We both know stress. We get that feeling: having too much to do, not enough hours in the day to do it all, the pressing demands of kids and work, the feeling like you are a spinning top and sometimes it is all going too fast. We’re not alone: According to Statistics Canada, at least 1 in 4 Canadians report suffering high levels stress in their lives, and it is costing our health care system billions each year. Wow. Billions.
So, we are both really excited about this article. We wanted to know a little more about stress and how we can deal with our sometimes-stressful lives. Amanda Beaman is a clinical psychologist based in Toronto, who specializes in anxiety and sees lots of clients who suffer from stress. “You can have a stressful week and have an extra glass of wine to cope. The problem is when there is an accumulation of weeks, that’s when stress can lead to chronic problems, like tension headaches, upper back and shoulder issues, gastrointestinal symptoms, or even substance abuse. Our body goes into a ‘fight or flight’ mode, and we react like we are in danger, releasing stress hormones.” Stress then perpetuates itself, causing cortisol levels to rise, and creating more stress. It becomes a vicious cycle.
The good news is that you can manage, reduce and cope with stress. One strategy is: stay ahead of it: “Procrastination can lead to more stress. People look at their to-do list and sit and worry or analyze, instead of taking steps. If there is a problem, try and solve it immediately.” Also, let go of those things you can’t control: traffic issues, colleagues, other people’s behavior.
Stop trying to be perfect, too, says Beaman. “Perfectionism leads to higher anxiety levels. Sometimes, you have to accept good enough for some things in life.” And though this sounds obvious: don’t overschedule: “How much time do I realistically have each week? Think about all of this before you make your to-do list.”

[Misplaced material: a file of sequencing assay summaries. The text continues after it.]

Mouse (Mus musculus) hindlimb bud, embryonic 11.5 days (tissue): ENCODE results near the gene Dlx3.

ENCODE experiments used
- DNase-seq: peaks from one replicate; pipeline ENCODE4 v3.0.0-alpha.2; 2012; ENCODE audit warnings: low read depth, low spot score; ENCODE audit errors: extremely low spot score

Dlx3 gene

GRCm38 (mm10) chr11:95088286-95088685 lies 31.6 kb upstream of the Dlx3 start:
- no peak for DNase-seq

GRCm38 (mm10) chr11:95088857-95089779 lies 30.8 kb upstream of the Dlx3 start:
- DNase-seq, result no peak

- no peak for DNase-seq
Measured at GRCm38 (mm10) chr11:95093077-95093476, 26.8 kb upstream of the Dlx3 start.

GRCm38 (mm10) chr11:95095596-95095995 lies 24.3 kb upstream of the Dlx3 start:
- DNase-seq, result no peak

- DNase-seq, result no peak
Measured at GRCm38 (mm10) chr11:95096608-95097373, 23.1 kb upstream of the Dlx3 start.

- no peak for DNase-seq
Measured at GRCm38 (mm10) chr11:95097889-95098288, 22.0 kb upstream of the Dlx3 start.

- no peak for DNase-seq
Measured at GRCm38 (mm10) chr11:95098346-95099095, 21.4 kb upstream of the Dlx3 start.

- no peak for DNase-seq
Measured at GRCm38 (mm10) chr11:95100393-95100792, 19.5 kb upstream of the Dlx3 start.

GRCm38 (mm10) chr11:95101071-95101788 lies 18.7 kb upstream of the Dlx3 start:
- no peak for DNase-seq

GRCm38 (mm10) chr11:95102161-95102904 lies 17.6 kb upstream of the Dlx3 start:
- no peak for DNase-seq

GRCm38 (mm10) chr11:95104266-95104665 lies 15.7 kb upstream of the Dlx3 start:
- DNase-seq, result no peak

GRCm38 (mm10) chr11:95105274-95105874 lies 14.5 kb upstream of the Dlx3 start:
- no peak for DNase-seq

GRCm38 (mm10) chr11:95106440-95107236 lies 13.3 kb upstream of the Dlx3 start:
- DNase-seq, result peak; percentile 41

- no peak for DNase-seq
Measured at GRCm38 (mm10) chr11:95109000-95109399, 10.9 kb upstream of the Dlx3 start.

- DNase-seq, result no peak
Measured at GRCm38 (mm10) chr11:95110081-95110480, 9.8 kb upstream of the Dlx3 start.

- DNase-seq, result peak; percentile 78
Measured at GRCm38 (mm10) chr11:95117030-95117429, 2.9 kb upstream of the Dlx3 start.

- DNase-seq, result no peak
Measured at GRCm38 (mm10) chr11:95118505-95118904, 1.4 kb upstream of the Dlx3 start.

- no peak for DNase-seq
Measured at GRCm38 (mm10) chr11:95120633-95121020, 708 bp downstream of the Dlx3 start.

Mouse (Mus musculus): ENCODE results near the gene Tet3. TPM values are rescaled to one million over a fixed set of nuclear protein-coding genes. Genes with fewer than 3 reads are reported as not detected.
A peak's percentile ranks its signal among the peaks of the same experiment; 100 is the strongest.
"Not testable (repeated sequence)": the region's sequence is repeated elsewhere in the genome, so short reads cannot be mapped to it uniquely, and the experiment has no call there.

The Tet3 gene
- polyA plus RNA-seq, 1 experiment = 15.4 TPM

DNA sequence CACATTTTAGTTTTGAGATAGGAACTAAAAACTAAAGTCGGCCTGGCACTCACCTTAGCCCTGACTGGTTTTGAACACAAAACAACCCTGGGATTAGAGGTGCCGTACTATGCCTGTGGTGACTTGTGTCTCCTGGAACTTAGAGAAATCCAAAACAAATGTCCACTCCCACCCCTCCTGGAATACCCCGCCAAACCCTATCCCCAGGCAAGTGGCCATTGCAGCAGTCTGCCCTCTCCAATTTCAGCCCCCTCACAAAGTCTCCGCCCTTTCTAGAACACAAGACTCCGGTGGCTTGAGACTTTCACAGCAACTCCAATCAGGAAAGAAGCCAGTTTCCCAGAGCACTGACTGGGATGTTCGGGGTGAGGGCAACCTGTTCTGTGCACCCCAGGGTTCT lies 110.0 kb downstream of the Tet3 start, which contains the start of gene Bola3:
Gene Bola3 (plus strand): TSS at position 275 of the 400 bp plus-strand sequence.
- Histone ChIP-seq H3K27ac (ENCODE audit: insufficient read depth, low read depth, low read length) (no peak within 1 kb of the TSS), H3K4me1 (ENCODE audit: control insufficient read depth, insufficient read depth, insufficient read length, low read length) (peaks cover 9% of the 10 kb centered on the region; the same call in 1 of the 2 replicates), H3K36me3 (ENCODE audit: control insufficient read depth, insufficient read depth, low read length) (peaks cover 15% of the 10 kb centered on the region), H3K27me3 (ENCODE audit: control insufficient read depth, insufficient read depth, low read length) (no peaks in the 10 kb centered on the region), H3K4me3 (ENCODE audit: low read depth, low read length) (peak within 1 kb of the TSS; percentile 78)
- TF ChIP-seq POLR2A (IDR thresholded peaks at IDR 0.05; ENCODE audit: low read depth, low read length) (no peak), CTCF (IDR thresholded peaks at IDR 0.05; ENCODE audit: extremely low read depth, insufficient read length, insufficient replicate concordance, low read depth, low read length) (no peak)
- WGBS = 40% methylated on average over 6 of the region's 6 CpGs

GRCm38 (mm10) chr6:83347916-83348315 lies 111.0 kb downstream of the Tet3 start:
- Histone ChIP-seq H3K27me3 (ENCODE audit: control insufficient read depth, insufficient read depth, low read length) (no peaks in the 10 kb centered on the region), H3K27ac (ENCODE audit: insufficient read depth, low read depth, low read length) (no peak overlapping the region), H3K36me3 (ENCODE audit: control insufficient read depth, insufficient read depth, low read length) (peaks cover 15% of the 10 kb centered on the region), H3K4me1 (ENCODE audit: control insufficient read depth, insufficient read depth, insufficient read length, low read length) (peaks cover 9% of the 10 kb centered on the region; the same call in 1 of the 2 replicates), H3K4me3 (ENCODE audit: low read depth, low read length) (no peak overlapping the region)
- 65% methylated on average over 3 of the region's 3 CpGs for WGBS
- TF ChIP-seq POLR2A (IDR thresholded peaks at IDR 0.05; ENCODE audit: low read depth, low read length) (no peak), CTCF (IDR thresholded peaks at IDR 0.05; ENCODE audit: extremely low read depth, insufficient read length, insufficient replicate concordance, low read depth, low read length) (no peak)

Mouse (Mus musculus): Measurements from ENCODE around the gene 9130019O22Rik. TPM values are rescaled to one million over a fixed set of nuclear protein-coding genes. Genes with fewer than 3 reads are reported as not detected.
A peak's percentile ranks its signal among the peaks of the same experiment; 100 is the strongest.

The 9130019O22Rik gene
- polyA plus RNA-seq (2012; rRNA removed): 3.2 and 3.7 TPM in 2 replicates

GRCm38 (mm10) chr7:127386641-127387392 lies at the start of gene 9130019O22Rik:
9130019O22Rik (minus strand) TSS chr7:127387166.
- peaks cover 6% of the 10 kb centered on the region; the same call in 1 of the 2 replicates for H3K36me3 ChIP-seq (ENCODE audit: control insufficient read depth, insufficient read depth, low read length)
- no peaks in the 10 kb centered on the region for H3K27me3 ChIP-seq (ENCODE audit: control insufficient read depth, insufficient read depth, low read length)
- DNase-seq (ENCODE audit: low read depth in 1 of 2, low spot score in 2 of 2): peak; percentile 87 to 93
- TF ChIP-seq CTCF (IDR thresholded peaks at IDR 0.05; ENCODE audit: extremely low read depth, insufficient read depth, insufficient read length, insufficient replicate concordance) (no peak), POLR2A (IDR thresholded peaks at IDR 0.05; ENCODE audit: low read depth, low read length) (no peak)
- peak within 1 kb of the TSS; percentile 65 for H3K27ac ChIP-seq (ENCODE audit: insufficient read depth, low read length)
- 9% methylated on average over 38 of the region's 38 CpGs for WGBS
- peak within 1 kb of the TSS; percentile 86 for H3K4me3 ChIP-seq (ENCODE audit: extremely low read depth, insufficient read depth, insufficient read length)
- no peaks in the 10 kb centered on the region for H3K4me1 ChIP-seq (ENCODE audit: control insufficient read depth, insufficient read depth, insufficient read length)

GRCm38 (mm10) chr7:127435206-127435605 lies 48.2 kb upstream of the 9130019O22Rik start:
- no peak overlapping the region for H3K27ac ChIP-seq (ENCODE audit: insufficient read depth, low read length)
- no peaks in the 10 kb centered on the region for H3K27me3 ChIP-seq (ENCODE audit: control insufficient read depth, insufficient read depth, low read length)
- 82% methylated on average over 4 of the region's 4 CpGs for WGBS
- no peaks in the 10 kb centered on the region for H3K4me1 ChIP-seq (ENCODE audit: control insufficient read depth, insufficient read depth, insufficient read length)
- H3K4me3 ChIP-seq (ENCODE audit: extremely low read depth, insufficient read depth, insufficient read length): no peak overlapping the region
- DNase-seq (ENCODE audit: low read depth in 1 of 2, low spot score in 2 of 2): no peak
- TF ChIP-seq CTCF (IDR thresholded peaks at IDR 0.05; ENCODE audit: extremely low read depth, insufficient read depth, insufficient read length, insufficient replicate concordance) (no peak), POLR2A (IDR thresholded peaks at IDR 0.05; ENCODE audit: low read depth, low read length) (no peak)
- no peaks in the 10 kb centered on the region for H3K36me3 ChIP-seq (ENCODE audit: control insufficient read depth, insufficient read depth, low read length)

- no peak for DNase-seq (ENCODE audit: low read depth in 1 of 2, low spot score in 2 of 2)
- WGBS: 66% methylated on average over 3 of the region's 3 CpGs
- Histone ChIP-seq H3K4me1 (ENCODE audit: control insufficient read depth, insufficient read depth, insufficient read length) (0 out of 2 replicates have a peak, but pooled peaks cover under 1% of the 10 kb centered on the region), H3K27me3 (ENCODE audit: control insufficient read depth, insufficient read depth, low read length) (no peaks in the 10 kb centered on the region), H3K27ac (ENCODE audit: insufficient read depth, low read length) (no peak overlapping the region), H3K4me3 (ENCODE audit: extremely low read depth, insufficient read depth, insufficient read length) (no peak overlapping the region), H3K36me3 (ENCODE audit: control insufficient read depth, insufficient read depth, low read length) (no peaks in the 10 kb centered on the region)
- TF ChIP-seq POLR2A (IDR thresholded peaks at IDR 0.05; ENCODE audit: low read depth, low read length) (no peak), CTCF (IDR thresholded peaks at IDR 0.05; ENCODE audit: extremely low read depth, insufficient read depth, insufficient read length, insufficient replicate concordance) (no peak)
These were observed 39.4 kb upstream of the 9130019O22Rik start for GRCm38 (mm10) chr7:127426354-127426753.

One of the most important practices you should learn to reduce stress is to be in the present moment. “This is why meditation is so effective,” says Beaman. “It trains your brain to learn to pay attention to the present moment. Believe it or not, we have a choice of where we put our attention. In life, we are on autopilot much of the time, but our thoughts can dwell on old negative patterns of thinking.”
Meditation helps release you from your mind. “Imagine you are driving to work, thinking of what a horrible day it is going to be, how you have so much to do and someone put something on your desk the night before…our brain just goes off the rails, and suddenly your cortisol levels have risen,” says Beaman. If you simply stay present in the drive, listening to music, being in the moment and deal with everything at work, as it comes your way, you can manage your stress.
Developing a mindful practice isn’t always easy for beginners. “Sometimes you need an anchor: doing yoga, journaling, coloring, walking in nature – all these things can help you connect with the present moment,” says Beaman. “This keeps us outside of our negative cycles of thinking, which we often do without our own awareness.”
Well’s Top 6 Research-Backed Ways to Reduce Stress